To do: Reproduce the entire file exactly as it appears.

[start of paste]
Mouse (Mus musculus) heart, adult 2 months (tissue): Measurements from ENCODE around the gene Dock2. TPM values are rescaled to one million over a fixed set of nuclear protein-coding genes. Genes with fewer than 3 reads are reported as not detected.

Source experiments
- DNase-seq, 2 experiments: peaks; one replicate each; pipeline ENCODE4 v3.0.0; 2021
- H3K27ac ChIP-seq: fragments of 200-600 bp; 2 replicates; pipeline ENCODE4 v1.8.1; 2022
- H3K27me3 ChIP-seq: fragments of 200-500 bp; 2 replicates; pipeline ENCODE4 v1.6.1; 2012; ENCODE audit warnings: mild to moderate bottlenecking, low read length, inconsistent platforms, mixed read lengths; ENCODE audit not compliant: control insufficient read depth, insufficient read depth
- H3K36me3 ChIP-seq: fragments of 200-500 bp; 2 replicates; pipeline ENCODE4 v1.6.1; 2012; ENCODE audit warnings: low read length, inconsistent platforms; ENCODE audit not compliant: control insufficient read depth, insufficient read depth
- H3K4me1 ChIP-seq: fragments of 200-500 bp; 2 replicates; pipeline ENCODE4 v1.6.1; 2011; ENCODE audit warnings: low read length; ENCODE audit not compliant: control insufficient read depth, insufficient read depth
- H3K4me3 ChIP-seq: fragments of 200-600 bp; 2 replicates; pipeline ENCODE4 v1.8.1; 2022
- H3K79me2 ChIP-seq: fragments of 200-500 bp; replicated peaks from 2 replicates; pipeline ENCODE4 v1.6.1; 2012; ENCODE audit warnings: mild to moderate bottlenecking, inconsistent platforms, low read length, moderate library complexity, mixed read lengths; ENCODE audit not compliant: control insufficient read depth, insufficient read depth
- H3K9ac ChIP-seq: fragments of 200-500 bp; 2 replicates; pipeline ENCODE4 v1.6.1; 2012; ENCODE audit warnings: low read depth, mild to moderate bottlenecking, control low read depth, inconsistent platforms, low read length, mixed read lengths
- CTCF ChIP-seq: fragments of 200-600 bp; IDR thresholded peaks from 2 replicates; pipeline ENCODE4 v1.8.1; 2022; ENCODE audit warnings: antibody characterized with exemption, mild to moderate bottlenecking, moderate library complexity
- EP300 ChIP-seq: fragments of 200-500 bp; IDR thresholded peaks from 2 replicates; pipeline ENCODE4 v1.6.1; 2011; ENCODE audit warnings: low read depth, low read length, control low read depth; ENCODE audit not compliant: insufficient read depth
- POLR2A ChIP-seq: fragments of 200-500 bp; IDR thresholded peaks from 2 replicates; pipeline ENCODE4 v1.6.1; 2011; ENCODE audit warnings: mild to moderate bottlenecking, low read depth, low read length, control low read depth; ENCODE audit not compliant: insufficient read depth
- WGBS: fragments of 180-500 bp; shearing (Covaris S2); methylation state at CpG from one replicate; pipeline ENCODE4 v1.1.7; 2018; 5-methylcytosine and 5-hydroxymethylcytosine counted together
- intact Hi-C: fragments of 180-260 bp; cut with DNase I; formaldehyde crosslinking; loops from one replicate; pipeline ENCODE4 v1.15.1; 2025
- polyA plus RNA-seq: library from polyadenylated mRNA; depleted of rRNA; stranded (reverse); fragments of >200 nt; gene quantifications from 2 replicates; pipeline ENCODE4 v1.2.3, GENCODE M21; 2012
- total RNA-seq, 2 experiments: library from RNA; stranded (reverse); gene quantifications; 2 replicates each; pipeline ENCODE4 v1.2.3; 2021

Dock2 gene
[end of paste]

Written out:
Mouse (Mus musculus) heart, adult 2 months (tissue): Measurements from ENCODE around the gene Dock2. TPM values are rescaled to one million over a fixed set of nuclear protein-coding genes. Genes with fewer than 3 reads are reported as not detected.

Source experiments
- DNase-seq, 2 experiments: peaks; one replicate each; pipeline ENCODE4 v3.0.0; 2021
- H3K27ac ChIP-seq: fragments of 200-600 bp; 2 replicates; pipeline ENCODE4 v1.8.1; 2022
- H3K27me3 ChIP-seq: fragments of 200-500 bp; 2 replicates; pipeline ENCODE4 v1.6.1; 2012; ENCODE audit warnings: mild to moderate bottlenecking, low read length, inconsistent platforms, mixed read lengths; ENCODE audit not compliant: control insufficient read depth, insufficient read depth
- H3K36me3 ChIP-seq: fragments of 200-500 bp; 2 replicates; pipeline ENCODE4 v1.6.1; 2012; ENCODE audit warnings: low read length, inconsistent platforms; ENCODE audit not compliant: control insufficient read depth, insufficient read depth
- H3K4me1 ChIP-seq: fragments of 200-500 bp; 2 replicates; pipeline ENCODE4 v1.6.1; 2011; ENCODE audit warnings: low read length; ENCODE audit not compliant: control insufficient read depth, insufficient read depth
- H3K4me3 ChIP-seq: fragments of 200-600 bp; 2 replicates; pipeline ENCODE4 v1.8.1; 2022
- H3K79me2 ChIP-seq: fragments of 200-500 bp; replicated peaks from 2 replicates; pipeline ENCODE4 v1.6.1; 2012; ENCODE audit warnings: mild to moderate bottlenecking, inconsistent platforms, low read length, moderate library complexity, mixed read lengths; ENCODE audit not compliant: control insufficient read depth, insufficient read depth
- H3K9ac ChIP-seq: fragments of 200-500 bp; 2 replicates; pipeline ENCODE4 v1.6.1; 2012; ENCODE audit warnings: low read depth, mild to moderate bottlenecking, control low read depth, inconsistent platforms, low read length, mixed read lengths
- CTCF ChIP-seq: fragments of 200-600 bp; IDR thresholded peaks from 2 replicates; pipeline ENCODE4 v1.8.1; 2022; ENCODE audit warnings: antibody characterized with exemption, mild to moderate bottlenecking, moderate library complexity
- EP300 ChIP-seq: fragments of 200-500 bp; IDR thresholded peaks from 2 replicates; pipeline ENCODE4 v1.6.1; 2011; ENCODE audit warnings: low read depth, low read length, control low read depth; ENCODE audit not compliant: insufficient read depth
- POLR2A ChIP-seq: fragments of 200-500 bp; IDR thresholded peaks from 2 replicates; pipeline ENCODE4 v1.6.1; 2011; ENCODE audit warnings: mild to moderate bottlenecking, low read depth, low read length, control low read depth; ENCODE audit not compliant: insufficient read depth
- WGBS: fragments of 180-500 bp; shearing (Covaris S2); methylation state at CpG from one replicate; pipeline ENCODE4 v1.1.7; 2018; 5-methylcytosine and 5-hydroxymethylcytosine counted together
- intact Hi-C: fragments of 180-260 bp; cut with DNase I; formaldehyde crosslinking; loops from one replicate; pipeline ENCODE4 v1.15.1; 2025
- polyA plus RNA-seq: library from polyadenylated mRNA; depleted of rRNA; stranded (reverse); fragments of >200 nt; gene quantifications from 2 replicates; pipeline ENCODE4 v1.2.3, GENCODE M21; 2012
- total RNA-seq, 2 experiments: library from RNA; stranded (reverse); gene quantifications; 2 replicates each; pipeline ENCODE4 v1.2.3; 2021

Dock2 gene